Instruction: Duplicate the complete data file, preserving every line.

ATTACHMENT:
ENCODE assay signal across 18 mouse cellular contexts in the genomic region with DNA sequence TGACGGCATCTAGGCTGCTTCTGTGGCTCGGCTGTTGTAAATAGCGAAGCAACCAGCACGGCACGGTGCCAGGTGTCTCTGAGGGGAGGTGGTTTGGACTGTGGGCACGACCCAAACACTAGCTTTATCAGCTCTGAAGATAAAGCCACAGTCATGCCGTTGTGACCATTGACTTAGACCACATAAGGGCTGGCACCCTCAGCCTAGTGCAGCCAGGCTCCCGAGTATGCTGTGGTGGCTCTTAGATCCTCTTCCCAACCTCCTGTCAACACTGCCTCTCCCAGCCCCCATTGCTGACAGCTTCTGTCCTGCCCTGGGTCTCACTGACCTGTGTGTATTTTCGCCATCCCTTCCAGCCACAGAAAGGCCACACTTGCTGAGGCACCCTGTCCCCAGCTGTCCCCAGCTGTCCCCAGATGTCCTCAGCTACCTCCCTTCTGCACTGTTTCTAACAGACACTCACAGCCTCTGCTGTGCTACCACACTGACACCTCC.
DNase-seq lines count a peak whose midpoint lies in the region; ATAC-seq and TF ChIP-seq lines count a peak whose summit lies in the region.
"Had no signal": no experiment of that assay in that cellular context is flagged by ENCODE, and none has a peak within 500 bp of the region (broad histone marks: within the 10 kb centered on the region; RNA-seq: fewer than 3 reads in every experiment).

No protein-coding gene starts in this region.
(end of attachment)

ENCODE assay signal across 18 mouse cellular contexts in the genomic region with DNA sequence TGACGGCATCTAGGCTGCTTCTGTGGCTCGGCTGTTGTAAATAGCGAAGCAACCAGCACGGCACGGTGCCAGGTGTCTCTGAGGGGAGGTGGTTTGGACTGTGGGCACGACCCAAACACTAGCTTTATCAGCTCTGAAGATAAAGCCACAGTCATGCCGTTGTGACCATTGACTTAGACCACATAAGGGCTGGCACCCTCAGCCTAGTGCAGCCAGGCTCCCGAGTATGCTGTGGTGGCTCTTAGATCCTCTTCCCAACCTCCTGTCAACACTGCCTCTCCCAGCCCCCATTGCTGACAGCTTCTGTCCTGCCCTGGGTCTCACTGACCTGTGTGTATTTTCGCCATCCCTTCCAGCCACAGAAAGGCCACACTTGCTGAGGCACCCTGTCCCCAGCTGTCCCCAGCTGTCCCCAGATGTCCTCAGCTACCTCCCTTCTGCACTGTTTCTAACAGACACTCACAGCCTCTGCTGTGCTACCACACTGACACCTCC.
DNase-seq lines count a peak whose midpoint lies in the region; ATAC-seq and TF ChIP-seq lines count a peak whose summit lies in the region.
"Had no signal": no experiment of that assay in that cellular context is flagged by ENCODE, and none has a peak within 500 bp of the region (broad histone marks: within the 10 kb centered on the region; RNA-seq: fewer than 3 reads in every experiment).

No protein-coding gene starts in this region.